concerns, didn’t set foot in Uzbek neighbourhoods, which
bore the brunt of a four-day spree of killing, burning and
looting, and have isolated themselves behind makeshift
barricades. She fended off charges that the army joined with
marauding gangs of Kyrgyz civilians, and that her government
moved sluggishly to contain them, and a burgeoning
Ms. Otunbayeva suggested the death toll could be close to
2,000—or 10 times the 192 counted by the Health
Ministry—while the United Nations raised its estimate of the
number of displaced and others needing emergency aid to as
many as one million.
“Leave us some hope!” she told residents gathered in Osh’s
main square. “Stop saying that we are not working. Our
forces say they are coping.”
Yet the violence, which erupted June 10, leaves the interim
government struggling to assert authority in the south, and
challenges Ms. Otunbayeva’s shaky hold on power, as well as
US strategic interests.
News in brief
Taser use in airport death unjustified:
(AFP) - A special prosecutor will look into criminal charges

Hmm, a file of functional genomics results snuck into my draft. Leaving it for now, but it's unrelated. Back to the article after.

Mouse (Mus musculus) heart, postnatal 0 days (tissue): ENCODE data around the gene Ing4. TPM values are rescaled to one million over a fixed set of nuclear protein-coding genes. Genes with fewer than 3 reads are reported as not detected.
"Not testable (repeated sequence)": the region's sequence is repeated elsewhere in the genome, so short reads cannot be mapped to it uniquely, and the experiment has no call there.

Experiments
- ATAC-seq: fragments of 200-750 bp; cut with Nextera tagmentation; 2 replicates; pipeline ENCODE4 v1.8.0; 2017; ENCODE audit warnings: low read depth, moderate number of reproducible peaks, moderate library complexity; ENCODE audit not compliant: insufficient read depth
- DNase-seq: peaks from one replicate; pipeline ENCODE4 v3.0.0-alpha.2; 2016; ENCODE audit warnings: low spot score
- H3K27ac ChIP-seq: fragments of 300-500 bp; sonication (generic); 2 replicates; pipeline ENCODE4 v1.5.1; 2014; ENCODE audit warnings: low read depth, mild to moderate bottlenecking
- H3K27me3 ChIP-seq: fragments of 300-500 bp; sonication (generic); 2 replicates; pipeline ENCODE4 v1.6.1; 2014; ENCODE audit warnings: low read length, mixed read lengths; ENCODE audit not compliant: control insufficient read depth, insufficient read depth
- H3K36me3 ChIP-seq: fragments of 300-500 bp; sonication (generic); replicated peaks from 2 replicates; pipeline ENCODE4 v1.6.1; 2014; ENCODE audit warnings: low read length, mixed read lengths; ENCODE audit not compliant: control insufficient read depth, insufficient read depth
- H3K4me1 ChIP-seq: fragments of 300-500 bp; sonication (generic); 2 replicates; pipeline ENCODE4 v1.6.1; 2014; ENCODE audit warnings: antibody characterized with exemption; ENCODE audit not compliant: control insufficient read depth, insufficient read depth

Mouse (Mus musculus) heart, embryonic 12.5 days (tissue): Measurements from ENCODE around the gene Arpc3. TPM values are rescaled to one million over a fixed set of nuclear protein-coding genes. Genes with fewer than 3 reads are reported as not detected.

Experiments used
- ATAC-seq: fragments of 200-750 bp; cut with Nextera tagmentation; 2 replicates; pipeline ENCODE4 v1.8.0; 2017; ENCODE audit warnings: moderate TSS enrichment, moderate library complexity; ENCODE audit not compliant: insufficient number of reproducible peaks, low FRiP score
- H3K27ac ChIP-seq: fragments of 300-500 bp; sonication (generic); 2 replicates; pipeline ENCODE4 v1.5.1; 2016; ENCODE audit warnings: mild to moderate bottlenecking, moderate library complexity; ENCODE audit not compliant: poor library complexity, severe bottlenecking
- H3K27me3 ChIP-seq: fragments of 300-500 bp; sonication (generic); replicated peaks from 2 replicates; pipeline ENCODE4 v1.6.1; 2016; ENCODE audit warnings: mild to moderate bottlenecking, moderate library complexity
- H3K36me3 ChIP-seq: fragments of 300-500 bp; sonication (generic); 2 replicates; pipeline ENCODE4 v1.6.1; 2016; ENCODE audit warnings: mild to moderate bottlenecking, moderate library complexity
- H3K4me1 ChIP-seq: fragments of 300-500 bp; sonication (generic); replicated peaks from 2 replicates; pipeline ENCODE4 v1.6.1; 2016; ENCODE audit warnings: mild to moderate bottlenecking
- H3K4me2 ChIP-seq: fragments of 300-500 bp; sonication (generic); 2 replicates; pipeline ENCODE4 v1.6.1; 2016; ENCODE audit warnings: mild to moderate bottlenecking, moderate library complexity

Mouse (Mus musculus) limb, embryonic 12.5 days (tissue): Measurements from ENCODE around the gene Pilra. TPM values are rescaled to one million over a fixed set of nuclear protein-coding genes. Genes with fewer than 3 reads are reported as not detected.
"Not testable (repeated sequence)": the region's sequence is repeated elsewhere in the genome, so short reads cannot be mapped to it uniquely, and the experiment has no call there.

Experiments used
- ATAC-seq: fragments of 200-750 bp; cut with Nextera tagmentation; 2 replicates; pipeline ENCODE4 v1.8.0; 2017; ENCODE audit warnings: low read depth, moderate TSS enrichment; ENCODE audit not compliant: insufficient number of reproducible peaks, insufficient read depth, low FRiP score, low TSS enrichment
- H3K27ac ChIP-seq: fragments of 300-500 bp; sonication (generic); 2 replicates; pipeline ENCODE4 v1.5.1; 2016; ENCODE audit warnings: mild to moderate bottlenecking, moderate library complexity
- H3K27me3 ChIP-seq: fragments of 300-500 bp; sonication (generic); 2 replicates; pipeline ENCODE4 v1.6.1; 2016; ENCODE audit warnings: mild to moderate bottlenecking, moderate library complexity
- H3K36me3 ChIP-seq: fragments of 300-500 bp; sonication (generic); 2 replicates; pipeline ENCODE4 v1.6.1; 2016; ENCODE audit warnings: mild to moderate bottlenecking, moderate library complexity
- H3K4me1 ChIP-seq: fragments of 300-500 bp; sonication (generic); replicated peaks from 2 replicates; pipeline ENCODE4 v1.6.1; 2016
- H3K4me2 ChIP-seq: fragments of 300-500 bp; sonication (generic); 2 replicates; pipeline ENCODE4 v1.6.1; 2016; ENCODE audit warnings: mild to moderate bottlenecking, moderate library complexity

against four policemen who confronted a Polish traveller who
died after being stunned with a Taser gun, officials said
Robert Dziekanski, 40, died in late 2007, just minutes after
being stunned five times with a Taser gun, and then
restrained by four policemen at the airport in this Pacific
Airport workers called police after Dziekanski, a nervous
first-time traveller who spoke only Polish, threw a computer
and a chair.
He was emigrating to Canada, where his mother lived, and
after arriving, became mysteriously lost in the airport for
about 10 hours. He grew distraught, after finally emerging
to find his mother gone, after an official told her he was
Dalai Lama criticises anti-whaling
(AFP) Dalai Lama yesterday criticised wildlife activists for
staging what he said were violent protests over Japan’s
hunting of whales.
The rebuke came as the exiled Tibetan spiritual leader
visited Japan for an 11-day lecture tour.
At a news conference, he said he had told the US-based Sea